I spent an hour or two reviewing my financial transactions for the past few months before I found the two-headed beast facing many millennials struggling with their finances: I was eating out frequently (sometimes twice a day) and vacationing somewhere every other month.

With an actual understanding of how my money was spent, I made a budget that would allow me to live within my means and start saving for my financial goals. Just having the awareness of my spending that I didn’t have before – combined with a specific plan – made all the difference.

From Chris -> Love that you took action once you self-evaluated. Reddit personal finance threads can be very enlightening with the amount of varying perspective.

You Need Your Own Epiphany

Before you start building your financial kingdom, it will be valuable to experience your own personal epiphany. (If you’re reading Duke of Dollars, this moment may have already happened!)

If you were to stop strangers on the street and ask for their best financial tips, you’d likely end up with reasonable advice:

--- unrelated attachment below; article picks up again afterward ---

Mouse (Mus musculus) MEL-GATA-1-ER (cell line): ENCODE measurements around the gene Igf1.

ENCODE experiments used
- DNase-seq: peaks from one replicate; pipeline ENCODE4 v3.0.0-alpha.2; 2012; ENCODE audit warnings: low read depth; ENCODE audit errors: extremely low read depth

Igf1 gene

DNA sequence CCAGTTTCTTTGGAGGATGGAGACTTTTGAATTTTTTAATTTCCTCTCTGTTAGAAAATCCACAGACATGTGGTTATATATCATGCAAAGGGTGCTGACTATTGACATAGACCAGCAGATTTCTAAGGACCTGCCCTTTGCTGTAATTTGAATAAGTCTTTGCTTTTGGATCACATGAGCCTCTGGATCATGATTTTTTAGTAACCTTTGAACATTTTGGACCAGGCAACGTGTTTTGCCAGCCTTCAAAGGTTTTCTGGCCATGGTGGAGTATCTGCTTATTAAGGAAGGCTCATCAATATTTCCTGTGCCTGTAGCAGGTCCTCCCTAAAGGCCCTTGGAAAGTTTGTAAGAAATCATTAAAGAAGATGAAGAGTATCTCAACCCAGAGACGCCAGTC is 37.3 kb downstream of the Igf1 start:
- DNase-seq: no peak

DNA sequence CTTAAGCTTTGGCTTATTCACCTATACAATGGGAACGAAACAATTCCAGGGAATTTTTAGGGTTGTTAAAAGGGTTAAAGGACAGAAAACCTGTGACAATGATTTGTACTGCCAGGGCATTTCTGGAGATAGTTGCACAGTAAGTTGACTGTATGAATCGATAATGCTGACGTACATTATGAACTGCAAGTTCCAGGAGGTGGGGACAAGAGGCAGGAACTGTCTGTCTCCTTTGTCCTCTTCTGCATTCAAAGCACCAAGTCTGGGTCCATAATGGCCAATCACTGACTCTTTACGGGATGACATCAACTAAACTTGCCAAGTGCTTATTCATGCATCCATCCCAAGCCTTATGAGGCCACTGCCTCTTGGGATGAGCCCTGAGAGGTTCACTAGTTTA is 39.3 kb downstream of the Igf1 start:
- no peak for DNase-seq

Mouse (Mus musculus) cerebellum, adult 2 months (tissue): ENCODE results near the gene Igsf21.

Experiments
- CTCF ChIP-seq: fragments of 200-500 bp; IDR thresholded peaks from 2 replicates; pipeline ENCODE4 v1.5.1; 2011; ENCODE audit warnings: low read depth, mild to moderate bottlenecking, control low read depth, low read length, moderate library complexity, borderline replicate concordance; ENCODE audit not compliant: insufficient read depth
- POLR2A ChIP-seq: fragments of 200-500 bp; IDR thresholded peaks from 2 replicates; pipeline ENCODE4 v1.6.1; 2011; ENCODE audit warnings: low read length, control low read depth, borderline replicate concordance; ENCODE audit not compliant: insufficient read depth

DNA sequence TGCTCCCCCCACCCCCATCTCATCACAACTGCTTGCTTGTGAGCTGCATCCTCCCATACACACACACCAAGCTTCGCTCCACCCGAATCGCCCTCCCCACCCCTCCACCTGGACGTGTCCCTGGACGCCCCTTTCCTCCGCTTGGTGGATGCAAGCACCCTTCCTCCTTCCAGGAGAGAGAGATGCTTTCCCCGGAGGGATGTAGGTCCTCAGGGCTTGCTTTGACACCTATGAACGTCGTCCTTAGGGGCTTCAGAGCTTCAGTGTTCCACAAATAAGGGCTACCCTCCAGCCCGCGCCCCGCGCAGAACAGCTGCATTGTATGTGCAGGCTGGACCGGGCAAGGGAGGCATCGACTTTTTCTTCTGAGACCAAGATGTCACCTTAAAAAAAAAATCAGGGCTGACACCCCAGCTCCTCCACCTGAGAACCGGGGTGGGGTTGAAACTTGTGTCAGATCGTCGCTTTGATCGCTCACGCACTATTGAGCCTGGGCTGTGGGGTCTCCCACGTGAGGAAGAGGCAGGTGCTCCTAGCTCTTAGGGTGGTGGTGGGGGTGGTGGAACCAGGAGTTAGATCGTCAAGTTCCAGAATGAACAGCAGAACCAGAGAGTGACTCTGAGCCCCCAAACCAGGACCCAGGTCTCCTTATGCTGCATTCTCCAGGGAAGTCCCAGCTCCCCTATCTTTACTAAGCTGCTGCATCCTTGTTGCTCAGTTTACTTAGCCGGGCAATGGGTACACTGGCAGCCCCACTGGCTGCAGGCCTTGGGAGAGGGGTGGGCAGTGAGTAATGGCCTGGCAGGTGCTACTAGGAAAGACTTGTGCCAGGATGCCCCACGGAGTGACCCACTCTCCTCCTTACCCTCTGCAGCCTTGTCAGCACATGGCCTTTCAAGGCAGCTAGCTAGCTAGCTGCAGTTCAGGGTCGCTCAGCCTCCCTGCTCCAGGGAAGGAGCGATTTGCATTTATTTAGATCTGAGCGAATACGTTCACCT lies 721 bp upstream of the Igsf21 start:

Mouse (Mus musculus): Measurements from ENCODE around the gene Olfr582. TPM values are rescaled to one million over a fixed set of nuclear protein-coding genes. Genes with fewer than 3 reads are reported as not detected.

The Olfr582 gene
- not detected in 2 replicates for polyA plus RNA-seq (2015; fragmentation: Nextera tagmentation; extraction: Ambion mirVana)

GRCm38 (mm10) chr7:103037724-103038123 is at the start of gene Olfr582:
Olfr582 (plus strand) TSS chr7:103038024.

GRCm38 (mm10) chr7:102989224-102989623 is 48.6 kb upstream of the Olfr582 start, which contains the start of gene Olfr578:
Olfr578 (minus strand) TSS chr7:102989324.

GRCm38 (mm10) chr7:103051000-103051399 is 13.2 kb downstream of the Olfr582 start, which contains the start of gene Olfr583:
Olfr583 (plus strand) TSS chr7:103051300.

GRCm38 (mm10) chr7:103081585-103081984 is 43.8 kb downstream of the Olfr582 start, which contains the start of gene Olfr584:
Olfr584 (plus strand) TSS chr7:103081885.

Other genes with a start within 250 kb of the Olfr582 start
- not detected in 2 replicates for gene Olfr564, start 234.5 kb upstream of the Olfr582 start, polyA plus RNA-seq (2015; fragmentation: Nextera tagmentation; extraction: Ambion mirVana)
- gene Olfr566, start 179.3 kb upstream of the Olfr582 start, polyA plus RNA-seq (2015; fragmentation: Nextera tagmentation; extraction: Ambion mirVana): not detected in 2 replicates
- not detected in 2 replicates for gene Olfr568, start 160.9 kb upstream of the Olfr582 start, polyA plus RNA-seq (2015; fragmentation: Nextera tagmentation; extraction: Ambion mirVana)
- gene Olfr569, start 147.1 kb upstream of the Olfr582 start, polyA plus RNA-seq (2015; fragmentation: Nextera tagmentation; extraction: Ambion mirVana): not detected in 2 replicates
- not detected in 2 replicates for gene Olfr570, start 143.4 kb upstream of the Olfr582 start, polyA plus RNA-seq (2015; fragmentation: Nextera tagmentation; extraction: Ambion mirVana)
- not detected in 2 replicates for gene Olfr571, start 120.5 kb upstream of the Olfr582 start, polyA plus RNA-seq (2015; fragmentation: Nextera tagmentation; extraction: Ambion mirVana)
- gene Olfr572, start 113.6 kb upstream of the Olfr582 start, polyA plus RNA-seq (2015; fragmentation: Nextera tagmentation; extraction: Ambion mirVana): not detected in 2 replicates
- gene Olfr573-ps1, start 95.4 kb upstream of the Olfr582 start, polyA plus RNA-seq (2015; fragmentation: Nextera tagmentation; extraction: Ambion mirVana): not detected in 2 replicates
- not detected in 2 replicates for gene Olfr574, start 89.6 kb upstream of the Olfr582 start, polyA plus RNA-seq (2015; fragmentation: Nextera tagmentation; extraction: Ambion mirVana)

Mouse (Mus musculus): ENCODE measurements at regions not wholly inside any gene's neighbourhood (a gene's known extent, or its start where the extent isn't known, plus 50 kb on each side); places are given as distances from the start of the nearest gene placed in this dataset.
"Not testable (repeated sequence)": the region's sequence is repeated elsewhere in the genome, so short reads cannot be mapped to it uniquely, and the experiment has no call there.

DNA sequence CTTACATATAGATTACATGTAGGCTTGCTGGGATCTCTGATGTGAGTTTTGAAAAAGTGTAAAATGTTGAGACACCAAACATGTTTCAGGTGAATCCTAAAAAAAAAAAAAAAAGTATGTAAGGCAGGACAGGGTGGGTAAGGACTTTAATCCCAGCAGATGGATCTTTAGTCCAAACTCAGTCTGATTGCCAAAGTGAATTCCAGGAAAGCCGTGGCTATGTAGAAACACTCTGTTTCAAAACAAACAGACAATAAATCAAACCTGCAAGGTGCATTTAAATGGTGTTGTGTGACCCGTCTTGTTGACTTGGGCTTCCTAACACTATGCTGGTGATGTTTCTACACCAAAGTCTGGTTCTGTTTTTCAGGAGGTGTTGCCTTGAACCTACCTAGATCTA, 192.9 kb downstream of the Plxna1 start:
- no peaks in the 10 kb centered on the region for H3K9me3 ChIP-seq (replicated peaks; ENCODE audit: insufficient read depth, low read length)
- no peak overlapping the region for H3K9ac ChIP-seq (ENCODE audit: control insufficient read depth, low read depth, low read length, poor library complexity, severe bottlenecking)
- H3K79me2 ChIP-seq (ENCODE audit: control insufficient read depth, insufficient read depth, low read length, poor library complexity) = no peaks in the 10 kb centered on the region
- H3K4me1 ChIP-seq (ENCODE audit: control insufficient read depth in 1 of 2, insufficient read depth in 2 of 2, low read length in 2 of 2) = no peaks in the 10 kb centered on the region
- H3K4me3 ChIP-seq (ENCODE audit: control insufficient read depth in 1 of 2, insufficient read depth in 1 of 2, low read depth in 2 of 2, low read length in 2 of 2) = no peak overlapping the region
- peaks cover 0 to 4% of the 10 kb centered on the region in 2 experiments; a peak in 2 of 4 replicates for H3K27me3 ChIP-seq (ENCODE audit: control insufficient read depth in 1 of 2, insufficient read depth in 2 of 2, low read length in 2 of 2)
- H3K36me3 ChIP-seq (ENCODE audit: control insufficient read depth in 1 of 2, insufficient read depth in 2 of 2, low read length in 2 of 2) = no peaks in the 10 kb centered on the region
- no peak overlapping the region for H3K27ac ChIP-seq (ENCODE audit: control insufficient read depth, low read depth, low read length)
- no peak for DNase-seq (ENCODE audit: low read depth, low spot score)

• “Spend less money than you earn”
  • “Pay yourself first”
  • “Don’t carry a balance on your credit card”
  • “Save money for a rainy day”

In spite of many people already knowing these financial maxims, a Guardian Life research study found that only 21% of Americans are confident in their financial well-being. Developing financial wellness isn’t just about knowledge – it’s about proper application.

The group of “Confident Planners” enjoyed higher financial and emotional confidence as they set realistic expectations and stuck to their plan. These people found a way to put financial principles into practice.

Sticking to your plan isn’t always easy. Experiencing your own financial epiphany – whether you seek one out or it finds you – can increase your motivation and commitment along the way.

Why Are You Building Your Financial Kingdom?

As I’ve met other “dukes and duchesses” of personal finance, I’ve found that relatively few are seeking to live in giant castles with garages full of luxury vehicles. (Although if that’s your goal, that’s cool, too.)

Many people I’ve talked with are interested in achieving FIRE for one reason: to reclaim future time.

Some want to use financial independence to fund their travel or a life abroad. Others may want to spend more time with their loved ones or build new relationships. Others want the freedom to focus their energy on creating their own business or developing new their hobbies.